Ski: Armada x evo ARV 96 UL
Length skied: 177cm
Actual length (Tip-tail w/ straight tape): 174.6cm
Measured weight (each ski): 1706g & 1722g
Mount: -1.5cm from true
Binding: Tyrolia Attack 16
Days skied: 7
Reviewer height/weight: 5'9, 135lbs
Review location(s): Saas-Fee
Conditions skied: Groomers, fresh snow, crud, jumps
evo has teamed up with Armada to create an ARV 96 that utilizes technology from the Tracer series, keeping the ski lighter than the regular ARV. They also offer a toned-down graphic that should appeal to those who aren't down for demon chickens. For me, this was a really interesting chance to ski two identical skis back to back, with only a change of core to differentiate the two. A lot of things are thusly very similar across the two skis, so elements of this review will borrow heavily from my review of the ‘regular’ ARV 96, but it’s also interesting to note that the skis do feel fairly different. Read on to find out how.
The new ARV 96 UL is identical in terms of shape to the regular ARV 96. It has a 96mm waist, fairly average for a park/all-mountain ski these days, a medium sidecut (19m at 177) and mellow tip/tail rocker. My ARV ULs had a touch more camber than the regular ski.
The construction of the Ultralight is where things change. The ski features a poplar/caruba core and adaptive ‘Xrystal Mesh’ for dampening borrowed from the Tracer series. The edges remain the 2.2mm impact edge and the ski is identical in all other regards to the ARV 96.
As a result of the core change, the new ARV 96 UL comes out approximately 200g lighter per ski and feeling a tad softer on hand flexing, than the regular ski. It’s still decently solid throughout though, definitely no noodle. I categorized the flex of the stock ARV as 6 - 7.5 - 8 - 7.5 - 6.5/10 from tip to tail. The Ultralight version feels similar underfoot, but slightly softer in the rest of the ski. I would rate the flex of the UL as 5.5 - 7 - 8 - 7 - 6/10, so really just a little softer throughout the fore and aft of the ski.
The shape and profile of the ARV 96 UL are the same as the regular ski, so many aspects of the ski remain the same. The turn radius feels quick and the ski transitions from edge to edge comfortably when carving. However, the lighter ski is also a damper ski, so the new ski provides far less energy from turn to turn than the original. The regular ARV is a poppy, energetic ski edge to edge, where the Ultralight is smoother and flowier.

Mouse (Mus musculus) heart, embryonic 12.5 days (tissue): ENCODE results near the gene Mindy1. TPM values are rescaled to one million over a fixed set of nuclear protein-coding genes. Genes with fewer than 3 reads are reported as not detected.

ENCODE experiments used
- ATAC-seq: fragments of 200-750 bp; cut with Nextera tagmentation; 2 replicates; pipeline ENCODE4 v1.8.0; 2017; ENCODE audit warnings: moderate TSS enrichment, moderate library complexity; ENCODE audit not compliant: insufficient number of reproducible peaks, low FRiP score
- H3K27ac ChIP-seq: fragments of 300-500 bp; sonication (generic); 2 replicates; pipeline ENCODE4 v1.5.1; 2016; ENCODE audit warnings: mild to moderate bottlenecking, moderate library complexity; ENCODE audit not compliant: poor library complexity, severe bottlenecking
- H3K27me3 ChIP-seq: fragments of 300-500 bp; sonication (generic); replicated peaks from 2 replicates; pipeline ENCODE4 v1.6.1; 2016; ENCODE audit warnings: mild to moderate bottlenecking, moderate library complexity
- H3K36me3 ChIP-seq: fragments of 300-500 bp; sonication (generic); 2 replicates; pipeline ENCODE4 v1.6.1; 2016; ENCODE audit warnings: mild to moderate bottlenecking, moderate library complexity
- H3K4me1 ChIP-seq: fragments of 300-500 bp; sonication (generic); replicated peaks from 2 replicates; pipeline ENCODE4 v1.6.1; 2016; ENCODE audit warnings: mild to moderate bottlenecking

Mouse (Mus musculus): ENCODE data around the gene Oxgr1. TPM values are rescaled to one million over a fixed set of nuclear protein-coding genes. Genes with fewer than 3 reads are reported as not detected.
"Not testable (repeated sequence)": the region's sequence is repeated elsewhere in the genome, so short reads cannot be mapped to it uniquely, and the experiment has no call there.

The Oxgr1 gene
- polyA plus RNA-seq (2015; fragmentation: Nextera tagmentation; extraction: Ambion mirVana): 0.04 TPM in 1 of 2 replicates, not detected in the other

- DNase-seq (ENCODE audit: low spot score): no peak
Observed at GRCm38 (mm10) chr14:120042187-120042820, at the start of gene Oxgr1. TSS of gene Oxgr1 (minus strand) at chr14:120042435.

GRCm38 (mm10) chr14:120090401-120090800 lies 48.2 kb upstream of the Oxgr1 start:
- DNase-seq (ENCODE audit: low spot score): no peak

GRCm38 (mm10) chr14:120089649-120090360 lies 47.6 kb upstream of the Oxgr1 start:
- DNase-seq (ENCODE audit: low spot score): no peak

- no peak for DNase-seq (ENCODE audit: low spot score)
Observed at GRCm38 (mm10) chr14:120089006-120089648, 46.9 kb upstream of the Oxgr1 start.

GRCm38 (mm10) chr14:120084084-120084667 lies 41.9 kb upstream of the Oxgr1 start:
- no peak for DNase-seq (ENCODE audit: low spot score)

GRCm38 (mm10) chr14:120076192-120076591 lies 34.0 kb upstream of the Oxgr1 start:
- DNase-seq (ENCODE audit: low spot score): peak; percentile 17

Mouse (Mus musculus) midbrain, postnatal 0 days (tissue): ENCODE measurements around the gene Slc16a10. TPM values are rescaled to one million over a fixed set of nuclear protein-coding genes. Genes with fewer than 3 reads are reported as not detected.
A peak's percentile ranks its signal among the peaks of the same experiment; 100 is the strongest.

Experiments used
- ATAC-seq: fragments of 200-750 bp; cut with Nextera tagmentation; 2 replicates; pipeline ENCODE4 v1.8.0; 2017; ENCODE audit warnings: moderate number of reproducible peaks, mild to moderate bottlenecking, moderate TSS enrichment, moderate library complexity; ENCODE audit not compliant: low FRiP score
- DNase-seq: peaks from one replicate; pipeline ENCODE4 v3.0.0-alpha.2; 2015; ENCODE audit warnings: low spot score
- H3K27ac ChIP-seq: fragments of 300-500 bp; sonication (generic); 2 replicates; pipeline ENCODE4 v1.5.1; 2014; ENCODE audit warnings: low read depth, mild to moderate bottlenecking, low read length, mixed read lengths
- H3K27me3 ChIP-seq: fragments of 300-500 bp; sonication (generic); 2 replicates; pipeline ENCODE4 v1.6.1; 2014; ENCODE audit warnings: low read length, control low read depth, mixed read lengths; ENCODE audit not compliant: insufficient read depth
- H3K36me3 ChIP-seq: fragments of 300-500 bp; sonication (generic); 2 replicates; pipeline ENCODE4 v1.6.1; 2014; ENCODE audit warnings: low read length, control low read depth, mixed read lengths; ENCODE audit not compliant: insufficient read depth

I also found that I had a bit less stability behind the ski on edge in the hardest of conditions on the ultralight. The slightly softer flex made it a little easier to wash through the ski, and perhaps the lighter weight also contributed to that. I found that I had more of a tendency to lose control of the tips when driving the ski hard. 95% of the time I didn’t really notice the change, but there were small aspects of difference in the performance.
Testing out a cruddy landing.
However, the UL, despite being a lighter ski does feel better in both cruddy conditions and soft snow than the regular ARV. In crud, it’s the added dampness that helps. Neither ARV is a particularly great crud ski but the UL deflects noticeably less than its poppier brother. I also got to ski some medium depth pow days and was pretty surprised. I didn’t like the regular ARV much in soft snow at all. But this damper and slightly softer version seemed to be more conducive to soft snow conditions. The ski seems to flex more naturally into a smooth curve to float and also having less energy just makes it smoother to ski.
Overall, it depends on what you prioritize when it comes to ‘all-mountain’ that defines which of the two ARV 96s you’ll prefer. If you’re more of a groomer/hard snow skier, then the original is the more compelling ski, but if you’ll be using the ski in softer or more mixed conditions, then the Ultralight is a cut above. Combine that with the lighter weight and I think the ARV UL would make an interesting option for a skinny, playful touring ski for slushy spring days.